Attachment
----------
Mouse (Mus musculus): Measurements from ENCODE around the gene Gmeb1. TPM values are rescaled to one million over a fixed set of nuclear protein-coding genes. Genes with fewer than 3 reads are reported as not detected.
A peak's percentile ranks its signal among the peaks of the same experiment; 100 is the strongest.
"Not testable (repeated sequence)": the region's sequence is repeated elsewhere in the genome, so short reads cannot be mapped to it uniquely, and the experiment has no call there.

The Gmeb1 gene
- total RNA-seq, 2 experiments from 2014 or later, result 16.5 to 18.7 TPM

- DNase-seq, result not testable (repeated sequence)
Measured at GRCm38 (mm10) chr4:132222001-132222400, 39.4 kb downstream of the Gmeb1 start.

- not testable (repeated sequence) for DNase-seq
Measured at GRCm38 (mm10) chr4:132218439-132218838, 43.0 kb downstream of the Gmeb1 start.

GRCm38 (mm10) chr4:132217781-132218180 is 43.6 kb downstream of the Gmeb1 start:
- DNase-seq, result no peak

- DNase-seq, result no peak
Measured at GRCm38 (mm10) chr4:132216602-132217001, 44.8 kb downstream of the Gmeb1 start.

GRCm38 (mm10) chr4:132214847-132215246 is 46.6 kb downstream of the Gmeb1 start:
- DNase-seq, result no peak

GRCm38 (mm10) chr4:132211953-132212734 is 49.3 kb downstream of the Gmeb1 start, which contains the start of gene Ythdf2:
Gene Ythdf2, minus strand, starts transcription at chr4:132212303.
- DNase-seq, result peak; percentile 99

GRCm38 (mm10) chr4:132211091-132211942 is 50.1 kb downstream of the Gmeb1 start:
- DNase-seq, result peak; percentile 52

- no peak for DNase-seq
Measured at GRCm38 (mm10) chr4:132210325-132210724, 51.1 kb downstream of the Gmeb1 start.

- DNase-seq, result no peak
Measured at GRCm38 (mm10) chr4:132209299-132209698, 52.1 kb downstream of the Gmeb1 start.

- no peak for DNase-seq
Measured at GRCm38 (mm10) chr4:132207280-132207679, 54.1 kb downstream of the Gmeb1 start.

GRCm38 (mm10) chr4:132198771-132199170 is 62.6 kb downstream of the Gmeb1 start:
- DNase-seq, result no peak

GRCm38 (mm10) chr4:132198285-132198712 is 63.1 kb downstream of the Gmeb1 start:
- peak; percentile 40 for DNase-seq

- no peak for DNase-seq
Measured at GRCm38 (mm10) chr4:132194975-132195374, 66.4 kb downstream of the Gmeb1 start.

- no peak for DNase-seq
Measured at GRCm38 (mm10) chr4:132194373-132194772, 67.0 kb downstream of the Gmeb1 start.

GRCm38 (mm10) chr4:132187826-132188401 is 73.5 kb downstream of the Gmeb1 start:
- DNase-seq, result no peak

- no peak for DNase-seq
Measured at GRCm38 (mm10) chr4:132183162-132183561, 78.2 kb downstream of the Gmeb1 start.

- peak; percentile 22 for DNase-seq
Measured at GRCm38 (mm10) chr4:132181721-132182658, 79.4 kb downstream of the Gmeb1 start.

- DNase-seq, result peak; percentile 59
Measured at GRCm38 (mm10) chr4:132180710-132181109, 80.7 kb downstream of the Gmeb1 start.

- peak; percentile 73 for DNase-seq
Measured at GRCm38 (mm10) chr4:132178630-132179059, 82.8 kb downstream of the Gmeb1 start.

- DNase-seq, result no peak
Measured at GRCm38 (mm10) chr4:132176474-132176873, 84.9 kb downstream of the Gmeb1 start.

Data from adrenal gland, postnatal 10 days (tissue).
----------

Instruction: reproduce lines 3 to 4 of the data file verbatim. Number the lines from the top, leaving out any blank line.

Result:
"Not testable (repeated sequence)": the region's sequence is repeated elsewhere in the genome, so short reads cannot be mapped to it uniquely, and the experiment has no call there.

The Gmeb1 gene